to reside there with her children, and was eventually confirmed in the
ownership of the estate by her brother's will.l
     Fulton also, on September 18, 1786, bought from John, Elizabeth, and
William Hoge,2 four building lots in the neighbouring town of Washington,
Pa., just then being laid out; he made the purchase, doubtless, with the
idea of giving one lot to each of his sisters and one to his brother.
     About the time of the purchase mentioned above, Fulton had a serious
attack of inflammation of the lungs, accompanied by spitting of blood, which
must have warned him that he was not robust physically. He went to the warm
springs of Virginia to recuperate, and incidentally made new acquaintances.
It appears that it was during his stay there that his decision to make the
journey to Europe was finally arrived at.
     At length his preparations were made, and Fulton, shortly after he had
attained to man's estate, sailed for England, buoyant and hopeful. It must
have been at the end of the year 1786 or the beginning of 1787 that he
arrived in the mother country. He had but forty guineas in his pocket not a
large sum truly to start life with, but lack of money has never been an
obstacle to a young man with energy and enthusiasm. He was not friendless
exactly, for he had brought with him a letter of introduction from Franklin
to West. When he arrived in London and presented this letter, he met, as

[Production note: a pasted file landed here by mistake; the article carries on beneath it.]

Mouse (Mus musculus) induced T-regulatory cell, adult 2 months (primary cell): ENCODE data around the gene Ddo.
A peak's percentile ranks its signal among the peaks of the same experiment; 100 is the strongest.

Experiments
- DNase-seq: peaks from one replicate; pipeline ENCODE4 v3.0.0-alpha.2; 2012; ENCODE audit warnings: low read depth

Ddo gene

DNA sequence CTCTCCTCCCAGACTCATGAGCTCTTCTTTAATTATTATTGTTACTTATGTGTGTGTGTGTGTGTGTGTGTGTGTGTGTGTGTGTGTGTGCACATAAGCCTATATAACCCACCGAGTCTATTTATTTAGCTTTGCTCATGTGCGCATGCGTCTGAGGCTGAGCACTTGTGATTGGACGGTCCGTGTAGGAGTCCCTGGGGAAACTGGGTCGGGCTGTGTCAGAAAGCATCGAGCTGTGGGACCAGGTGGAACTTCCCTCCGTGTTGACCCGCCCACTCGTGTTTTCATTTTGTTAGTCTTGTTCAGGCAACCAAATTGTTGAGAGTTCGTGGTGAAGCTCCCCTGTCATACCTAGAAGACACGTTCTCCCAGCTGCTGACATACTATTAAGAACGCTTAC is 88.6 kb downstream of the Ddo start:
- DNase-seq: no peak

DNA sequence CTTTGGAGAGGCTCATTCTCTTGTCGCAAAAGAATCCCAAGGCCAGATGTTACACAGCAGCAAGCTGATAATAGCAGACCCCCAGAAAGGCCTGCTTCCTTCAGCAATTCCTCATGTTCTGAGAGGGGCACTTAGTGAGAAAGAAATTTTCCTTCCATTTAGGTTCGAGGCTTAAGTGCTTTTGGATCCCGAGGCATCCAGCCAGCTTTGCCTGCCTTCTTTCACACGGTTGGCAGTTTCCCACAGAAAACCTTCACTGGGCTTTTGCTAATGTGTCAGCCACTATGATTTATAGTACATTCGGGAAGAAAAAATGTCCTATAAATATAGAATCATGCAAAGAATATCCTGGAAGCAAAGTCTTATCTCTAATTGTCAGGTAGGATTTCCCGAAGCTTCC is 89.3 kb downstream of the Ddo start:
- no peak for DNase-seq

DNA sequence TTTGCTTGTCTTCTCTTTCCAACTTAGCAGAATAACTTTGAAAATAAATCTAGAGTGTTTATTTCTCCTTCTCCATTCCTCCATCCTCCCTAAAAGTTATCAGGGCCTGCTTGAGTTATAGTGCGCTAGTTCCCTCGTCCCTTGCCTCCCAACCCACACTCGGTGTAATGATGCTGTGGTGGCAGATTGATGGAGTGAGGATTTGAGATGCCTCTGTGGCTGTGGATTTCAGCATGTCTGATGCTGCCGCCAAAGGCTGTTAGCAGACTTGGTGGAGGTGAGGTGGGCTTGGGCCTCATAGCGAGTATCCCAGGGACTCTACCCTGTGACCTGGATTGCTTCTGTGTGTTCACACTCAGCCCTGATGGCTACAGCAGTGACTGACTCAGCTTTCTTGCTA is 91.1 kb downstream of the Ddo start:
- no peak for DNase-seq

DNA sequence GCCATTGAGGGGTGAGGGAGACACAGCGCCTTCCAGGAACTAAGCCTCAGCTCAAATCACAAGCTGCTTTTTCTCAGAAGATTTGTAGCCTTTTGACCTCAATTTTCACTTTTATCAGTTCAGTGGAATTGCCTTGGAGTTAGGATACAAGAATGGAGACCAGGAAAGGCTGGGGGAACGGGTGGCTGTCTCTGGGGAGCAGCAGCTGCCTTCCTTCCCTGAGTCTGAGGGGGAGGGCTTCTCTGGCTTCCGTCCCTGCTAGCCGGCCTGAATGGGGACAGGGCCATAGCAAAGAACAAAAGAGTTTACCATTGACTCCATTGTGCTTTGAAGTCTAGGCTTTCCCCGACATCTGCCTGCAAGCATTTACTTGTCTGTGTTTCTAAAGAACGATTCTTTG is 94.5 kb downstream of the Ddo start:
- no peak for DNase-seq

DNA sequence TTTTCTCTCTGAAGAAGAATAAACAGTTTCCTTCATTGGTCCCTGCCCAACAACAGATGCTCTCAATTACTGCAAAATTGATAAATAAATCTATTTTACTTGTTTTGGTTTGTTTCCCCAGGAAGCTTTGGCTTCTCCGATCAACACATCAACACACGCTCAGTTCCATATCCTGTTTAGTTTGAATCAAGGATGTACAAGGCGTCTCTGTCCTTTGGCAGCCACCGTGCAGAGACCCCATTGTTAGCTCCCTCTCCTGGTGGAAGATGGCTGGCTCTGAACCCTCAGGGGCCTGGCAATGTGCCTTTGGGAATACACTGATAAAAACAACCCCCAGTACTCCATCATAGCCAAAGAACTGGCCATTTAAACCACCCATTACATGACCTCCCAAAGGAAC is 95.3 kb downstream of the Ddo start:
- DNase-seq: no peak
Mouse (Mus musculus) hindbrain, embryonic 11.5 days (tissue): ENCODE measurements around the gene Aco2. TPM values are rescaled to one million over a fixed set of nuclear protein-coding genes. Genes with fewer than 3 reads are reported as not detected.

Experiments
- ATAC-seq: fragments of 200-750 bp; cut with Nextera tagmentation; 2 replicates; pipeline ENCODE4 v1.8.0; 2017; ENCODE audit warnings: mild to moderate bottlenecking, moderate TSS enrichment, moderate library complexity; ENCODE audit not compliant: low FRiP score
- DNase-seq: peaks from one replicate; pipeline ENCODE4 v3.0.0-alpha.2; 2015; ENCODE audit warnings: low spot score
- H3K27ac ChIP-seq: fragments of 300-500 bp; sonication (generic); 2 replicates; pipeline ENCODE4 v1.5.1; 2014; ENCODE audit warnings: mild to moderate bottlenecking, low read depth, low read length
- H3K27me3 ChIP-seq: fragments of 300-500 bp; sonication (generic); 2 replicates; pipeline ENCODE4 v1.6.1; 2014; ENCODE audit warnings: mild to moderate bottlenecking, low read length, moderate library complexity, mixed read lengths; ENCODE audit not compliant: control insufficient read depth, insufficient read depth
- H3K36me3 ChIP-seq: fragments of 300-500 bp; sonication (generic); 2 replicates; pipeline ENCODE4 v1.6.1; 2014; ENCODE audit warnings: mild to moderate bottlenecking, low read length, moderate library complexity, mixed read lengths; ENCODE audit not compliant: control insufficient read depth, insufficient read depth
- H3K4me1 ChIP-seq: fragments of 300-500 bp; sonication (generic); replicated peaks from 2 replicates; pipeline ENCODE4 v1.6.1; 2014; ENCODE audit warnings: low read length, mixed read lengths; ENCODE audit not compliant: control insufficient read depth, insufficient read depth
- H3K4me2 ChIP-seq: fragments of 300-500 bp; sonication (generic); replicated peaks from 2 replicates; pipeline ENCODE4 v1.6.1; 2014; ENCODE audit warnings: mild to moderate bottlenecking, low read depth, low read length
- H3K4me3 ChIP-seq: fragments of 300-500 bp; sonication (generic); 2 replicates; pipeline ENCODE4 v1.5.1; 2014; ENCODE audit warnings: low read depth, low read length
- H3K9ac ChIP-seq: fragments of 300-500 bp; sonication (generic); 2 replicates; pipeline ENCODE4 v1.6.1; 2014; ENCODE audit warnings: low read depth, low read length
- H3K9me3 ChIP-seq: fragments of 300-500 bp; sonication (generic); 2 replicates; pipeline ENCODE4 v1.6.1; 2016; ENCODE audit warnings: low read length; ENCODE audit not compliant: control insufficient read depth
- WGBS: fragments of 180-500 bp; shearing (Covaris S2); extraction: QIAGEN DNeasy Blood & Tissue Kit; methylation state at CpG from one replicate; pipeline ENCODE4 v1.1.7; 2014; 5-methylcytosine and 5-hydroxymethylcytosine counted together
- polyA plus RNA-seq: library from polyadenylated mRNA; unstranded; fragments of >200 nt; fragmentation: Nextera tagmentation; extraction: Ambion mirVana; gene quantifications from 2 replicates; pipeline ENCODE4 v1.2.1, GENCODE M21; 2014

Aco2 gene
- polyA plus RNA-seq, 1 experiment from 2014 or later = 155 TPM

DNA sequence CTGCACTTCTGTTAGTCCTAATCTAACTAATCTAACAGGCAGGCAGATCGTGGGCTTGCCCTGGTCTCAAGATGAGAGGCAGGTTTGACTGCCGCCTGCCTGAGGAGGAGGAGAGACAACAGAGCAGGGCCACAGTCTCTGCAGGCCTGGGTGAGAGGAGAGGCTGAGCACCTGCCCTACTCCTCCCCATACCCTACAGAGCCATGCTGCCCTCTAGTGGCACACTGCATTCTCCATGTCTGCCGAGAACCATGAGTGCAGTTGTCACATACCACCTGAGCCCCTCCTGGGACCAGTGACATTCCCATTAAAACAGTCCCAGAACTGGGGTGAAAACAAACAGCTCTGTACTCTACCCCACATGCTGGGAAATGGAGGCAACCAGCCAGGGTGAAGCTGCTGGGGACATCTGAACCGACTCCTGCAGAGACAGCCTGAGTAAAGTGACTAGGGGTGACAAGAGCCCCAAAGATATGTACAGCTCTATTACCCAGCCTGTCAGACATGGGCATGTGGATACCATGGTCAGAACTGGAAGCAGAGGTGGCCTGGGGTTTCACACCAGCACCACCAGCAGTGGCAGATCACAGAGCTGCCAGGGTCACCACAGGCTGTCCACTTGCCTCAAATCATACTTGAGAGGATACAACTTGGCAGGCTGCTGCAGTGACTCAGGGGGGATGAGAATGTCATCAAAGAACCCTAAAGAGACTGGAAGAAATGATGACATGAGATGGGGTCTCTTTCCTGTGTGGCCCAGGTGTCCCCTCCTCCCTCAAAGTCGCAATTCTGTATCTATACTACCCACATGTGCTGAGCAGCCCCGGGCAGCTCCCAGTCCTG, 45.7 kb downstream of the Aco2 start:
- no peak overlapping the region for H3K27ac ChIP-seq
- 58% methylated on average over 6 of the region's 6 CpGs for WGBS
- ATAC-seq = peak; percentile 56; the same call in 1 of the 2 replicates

might have been expected, with a warm welcome; the Wests were noted for
their hospitality to their fellow-countrymen, and in this case there was
between them the additional bond of relationship. We can hardly doubt that
they invited Fulton to stay with them till he found lodgings. West
recommended him to rooms at Mr. Robert Davy's, 84 Charlotte Street, Rathbone
Place, just vacated by William Dunlap. Probably Fulton went there, but he
could not have afforded to stay long, as the terms were a guinea a week.l He
did not, as has been often stated, reside with the Wests during his art
student days. This is proved incidentally in a letter to his mother quoted
below, wherein he says of West and himself, " we live near each other."
     It is almost certain that Fulton, like Gilbert Stuart before him, was
working under West's direct supervision. Merely to have been allowed to
frequent his studio must have been an inspiration for any young man, apart
from his art studies, for West was already very high in his profession and
was visited by the most famous people of the day. What Fulton's impression
on his entry into this new world must have been may be imagined from the
description given by one 2 who had preceded him by a few years:
     " The impression made upon an American youth of eighteen by the long
gallery leading from the dwellinghouse to the lofty suite of painting rooms
a gallery filled with sketches and designs for large paintings the spacious
room through which I passed to the more retired attelier the works of his
pencil surrounding me on every side his own figure seated at his esel, and
the beautiful composition at which he was employed, as if in sport, not
labour; all are recalled to my mind's eye at this distance of half a
century, with a vividness which doubtless proceeds in part from the repeated
visits to, and examination of, many of the same objects during a residence
of more than three years in London."
     A period of close attention to art now ensued so close that it is
uneventful. The only serious problem that Fulton had to face during this
time was how to secure the wherewithal to pursue his studies. Many an
anxious hour did he spend pondering over ways and means; how he did manage
to support himself we can only guess, but although often on the brink of
want he never actually lacked a meal. This Bohemian life, although not
altogether to his liking, broadened his sympathies and increased his
knowledge of the world. No doubt poverty also inculcated self-restraint, but
it should be put down principally to his early training and moral character